My History in Amateur Radio

I became interested in radios during the CB craze of the early 1970s and started studying for my Novice license in 1973. It was with no small amount of trepidation that I rode my bicycle (I was too young for a driver's license) to the Perrysville Elemtary School north of Pittsburgh in July or August of 1973. My elmer Milt Moratis W3XX (ex K3AMI), principal of the school, administered the exam. My Novice license arrived in September!

By Thanksgiving 1973 my parents relented and permitted me to get some ham gear. I ended up with a B&W 5100B transmitter and a Hallicrafters SX-111 receiver -- it was indeed a Happy Thanksgiving! An outdoor antenna would have to wait for early 1974 -- "Gee Dad, I wouldn't interfere with the TV if I had a real antenna outside...." In theory anyway.

The B&W 5100B was purchased from Ed Lipps W3BWU (SK) at Tydings Electronics on Liberty Avenue in Pittsburgh and the SX-111 was acquired from Ray “Woody” Woodall W3HQW (SK) in Arnold PA.

Within a year I got my General license then progressed to Advanced and finally Amateur Extra around 1977.

Back then, all exams were administered by the FCC when they came to town. As I recall they administered exams quarterly at the Federal Building in downtown Pittsburgh, which is where I took my General, Advanced, and Extra exams.

By 1977 I was in college and working during the summer. For whatever reason I didn't think I would be able to take the Extra exam on the date the FCC would next be in Pittsburgh, so after much effort I convinced my parents to let me drive the sole family car to Erie PA to take the exam at an earlier date. I left early on the exam day and sat in the parking garage doing some last minute studying. Shortly before the appointed hour, I went to the test room only to find I was thirty minutes late! Pleading my case fell upon deaf federal ears so I went home sorely disapointed, and ended up taking the exam in Pittsburgh when the FCC next came to town.

What follows is awards, membership certificates, etc that you may find interesting. Click on any image for a larger one (if one is there.....).

QSL Cards Through The Years

Sept 1973 to 1974
Pittsburgh PA.
To say the least, I was not thrilled with how this QSL looked.
It was based upon a slide I got from WIIC, the old NBC affiliate in Pittsburgh.
1974 to 1977
Pittsburgh PA.
Changed printers! I received a lot of nice comments about this QSL card.
Pittsburgh PA (1977-1982)
Dallas TX (1982-1986)
My Extra Class call.
Fort Wayne, IN (1986-1992)
Leechburg PA. (1992-1999)
The sexist aircraft ever! The Lockheed Constellation.
1999 to 2004
Airville, PA.
2004 to Present
Airvile, PA.
My old steed.... a 1948 Cessna 170A.
Based at McVille Airport (P37) near Ford City PA in the 1990's.
Tail draggers and grass airstrips -- the way aviation was meant to be enjoyed!

Pittsburgh Radio Clubs
As I recall, the Etna Radio club disolved shortly after 1975. It either merged with, or became, the North Hills Amateur Radio Club.

Breeze-Shooters Net Award

The Breeze Shooters Net award was given to those that could work 10 stations on 10 Meter Phone without interfering with TV reception on channel 2 (KDKA Pittsburgh PA) and 6 (WJAC Johnstown PA). My logbook shows A3 as the emission type which is good old AM !

Dayton Hamvention (1975 & 1977)

Dayton...nice to visit every 10 years or so......

Worked All States Award (1975)

All 50 states worked on CW with a B&W 5100B transmitter, Hallicrafters SX-111 receiver, and a Lafayette Electronics straight key!

ARRL Bicentenial Celebration Contest Award (1976)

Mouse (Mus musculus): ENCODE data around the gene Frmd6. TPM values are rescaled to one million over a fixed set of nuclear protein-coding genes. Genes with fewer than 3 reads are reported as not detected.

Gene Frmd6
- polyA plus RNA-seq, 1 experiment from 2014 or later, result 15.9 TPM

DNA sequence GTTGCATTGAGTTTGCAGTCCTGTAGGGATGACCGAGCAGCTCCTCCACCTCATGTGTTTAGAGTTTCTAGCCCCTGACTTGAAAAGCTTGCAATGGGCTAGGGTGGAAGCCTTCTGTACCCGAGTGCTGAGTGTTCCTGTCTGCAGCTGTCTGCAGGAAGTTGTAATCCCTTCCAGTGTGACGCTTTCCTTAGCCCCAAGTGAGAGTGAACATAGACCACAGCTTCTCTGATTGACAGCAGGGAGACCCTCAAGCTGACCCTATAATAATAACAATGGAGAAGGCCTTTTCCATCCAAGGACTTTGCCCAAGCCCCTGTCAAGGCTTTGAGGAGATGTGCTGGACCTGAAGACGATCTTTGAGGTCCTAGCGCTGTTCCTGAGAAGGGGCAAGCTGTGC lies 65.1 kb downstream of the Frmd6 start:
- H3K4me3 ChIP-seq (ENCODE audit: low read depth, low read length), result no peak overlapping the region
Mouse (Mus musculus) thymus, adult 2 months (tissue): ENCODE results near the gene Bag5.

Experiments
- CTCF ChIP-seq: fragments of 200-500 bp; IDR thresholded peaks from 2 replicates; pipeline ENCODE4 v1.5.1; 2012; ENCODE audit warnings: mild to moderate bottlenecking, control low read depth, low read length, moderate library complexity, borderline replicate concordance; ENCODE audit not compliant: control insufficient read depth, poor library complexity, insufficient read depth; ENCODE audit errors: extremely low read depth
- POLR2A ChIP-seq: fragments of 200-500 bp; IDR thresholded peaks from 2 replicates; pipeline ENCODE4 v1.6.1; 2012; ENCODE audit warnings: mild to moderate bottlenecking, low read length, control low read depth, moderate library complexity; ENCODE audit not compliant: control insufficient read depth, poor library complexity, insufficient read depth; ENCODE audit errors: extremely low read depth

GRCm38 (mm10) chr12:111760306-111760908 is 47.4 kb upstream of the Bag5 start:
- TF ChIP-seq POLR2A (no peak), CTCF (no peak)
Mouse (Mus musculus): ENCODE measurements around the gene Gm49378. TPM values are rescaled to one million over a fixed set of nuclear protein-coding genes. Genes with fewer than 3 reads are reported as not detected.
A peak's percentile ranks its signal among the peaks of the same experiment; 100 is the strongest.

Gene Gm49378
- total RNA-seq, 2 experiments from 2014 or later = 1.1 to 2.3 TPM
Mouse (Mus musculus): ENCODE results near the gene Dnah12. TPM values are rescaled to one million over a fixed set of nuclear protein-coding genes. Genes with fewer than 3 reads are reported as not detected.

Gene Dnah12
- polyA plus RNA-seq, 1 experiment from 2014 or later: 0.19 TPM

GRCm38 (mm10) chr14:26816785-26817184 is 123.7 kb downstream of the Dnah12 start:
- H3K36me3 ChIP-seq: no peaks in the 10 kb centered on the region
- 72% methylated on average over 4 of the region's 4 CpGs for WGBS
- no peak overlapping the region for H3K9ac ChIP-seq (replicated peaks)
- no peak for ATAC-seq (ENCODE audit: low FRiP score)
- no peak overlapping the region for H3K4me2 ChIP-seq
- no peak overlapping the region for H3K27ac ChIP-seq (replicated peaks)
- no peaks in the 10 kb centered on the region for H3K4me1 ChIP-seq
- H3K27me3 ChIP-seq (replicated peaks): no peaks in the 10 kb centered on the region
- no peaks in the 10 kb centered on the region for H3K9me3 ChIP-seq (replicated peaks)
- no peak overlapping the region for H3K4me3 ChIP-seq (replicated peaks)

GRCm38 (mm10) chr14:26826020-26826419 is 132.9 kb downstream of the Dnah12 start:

This was a special contest to celebrate America's 200th birthday. Try as I did, I was not able to work all 50 states in that contest, but I did make 200 QSOs! During 1976 the FCC allowed radio amateurs to use special comemerative prefixes. Since my call WA3VJL began with "WA", I was allowed to sign "AA3VJL"

Johnstown Flood Public Service Award (1977)

My girlfriend at that time was a nursing student; we spent several days at one of the hospitals in Johnstown PA after the flood waters started to receed. Our amateur radio setup (just a 2 Meter FM radio) was the only communications means in to and out of of the hospital. I handled the more mundane traffic while she handled the medical related traffic.

What I remember most about those several days was the smell of drying mud. It was brown, it was everywhere, and it smelled.
Shack Photos Through The Years

Fall 1987
Fort Wayne IN.
Nov. 1990
Fort Wayne IN.
My 1st computer in the shack! An IBM-PC-XT with monochrome monitor.

To the left of the operating positing, out of the photo, is a 132 character wide dot-matrix printer.

This photo was during a contest weekend, as the Kenwood transceiver and MFJ tuner belonged to my contesting buddy N3MC.
Feb. 2000
Airville PA.

My HT-37 and SX-111.....
Dec. 2002
Airville PA.

Here's a pair of photos of the K3ZX shack between Christmas and New Years 2002. My friend Marcus KB9MW is at the helm early one mornning on 10M AM and was delighted to work G3YPZ!

Plate Modulated AM - "What's in your wallet?"

I met Marcus when I joined Texas Instruments in Lewisville TX in 1982. We both learned to fly around the same time and subsequently spent many delightful and memorable hours flying around Texas and landing where there was someplace good to eat or something interesting to look at -- and that meant most anything with radial engines, the more the better.....

Sep 2008
Airville PA.

Me operating my HT-37 and SX-111 in the Fall Classic Exchange (CX).
Jan. 2013
Airville PA.

Ken N3CU at the helm!
Oct. 2013
Airville PA.

20 and 40M CW PA QSO Party bonus station for W3ZGD
Jan. 2015
Airville PA.

The shack is really never this neat.... I sold the King Conversions 6M amplifier and my 5 element 6M yagi shortly after this photo was taken.
Jun. 2015
Airville PA.

Marcus KB9MW Inspecting the SCR-274N system.

Copyright © 2018 by Mark S. Bell All Rights Reserved